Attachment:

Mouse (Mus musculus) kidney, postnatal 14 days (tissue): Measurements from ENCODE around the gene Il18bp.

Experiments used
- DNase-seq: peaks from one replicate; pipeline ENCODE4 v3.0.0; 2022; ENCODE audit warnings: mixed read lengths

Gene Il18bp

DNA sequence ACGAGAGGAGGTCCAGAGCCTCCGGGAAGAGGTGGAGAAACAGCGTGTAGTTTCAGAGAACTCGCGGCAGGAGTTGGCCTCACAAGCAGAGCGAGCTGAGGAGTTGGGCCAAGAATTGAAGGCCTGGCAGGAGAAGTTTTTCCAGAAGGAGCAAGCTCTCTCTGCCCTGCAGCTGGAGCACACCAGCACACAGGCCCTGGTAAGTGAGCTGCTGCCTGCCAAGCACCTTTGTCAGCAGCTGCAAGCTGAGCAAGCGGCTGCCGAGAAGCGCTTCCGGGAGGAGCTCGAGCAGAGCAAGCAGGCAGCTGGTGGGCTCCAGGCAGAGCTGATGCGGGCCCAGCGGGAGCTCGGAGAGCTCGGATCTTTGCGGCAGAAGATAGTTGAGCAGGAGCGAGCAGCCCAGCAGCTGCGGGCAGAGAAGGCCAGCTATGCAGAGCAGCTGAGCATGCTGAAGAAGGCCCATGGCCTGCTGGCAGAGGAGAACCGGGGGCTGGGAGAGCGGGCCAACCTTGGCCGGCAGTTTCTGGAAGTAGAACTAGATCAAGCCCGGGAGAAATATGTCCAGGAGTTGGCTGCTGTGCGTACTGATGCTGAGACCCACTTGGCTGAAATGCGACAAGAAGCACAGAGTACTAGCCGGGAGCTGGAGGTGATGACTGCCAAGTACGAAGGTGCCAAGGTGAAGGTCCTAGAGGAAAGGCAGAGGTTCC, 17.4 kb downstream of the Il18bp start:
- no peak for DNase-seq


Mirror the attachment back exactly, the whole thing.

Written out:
Mouse (Mus musculus) kidney, postnatal 14 days (tissue): Measurements from ENCODE around the gene Il18bp.

Experiments used
- DNase-seq: peaks from one replicate; pipeline ENCODE4 v3.0.0; 2022; ENCODE audit warnings: mixed read lengths

Gene Il18bp

DNA sequence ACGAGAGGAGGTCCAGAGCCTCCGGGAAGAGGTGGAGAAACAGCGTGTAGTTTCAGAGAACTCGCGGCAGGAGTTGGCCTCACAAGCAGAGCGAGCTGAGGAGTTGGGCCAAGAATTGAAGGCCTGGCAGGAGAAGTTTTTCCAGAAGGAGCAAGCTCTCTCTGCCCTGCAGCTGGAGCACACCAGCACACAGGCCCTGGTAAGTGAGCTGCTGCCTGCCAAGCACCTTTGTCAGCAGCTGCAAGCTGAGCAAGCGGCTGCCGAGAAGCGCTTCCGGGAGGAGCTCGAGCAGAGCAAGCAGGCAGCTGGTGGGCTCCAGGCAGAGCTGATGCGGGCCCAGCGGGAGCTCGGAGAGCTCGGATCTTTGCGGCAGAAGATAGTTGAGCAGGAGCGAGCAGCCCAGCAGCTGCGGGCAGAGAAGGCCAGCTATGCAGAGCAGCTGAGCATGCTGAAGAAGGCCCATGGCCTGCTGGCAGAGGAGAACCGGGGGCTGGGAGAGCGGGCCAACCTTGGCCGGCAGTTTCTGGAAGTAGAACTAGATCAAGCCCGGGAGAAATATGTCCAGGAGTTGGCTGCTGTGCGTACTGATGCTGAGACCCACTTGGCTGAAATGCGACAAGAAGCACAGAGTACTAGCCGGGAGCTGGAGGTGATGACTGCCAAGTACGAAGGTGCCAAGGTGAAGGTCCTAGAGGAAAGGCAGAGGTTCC, 17.4 kb downstream of the Il18bp start:
- no peak for DNase-seq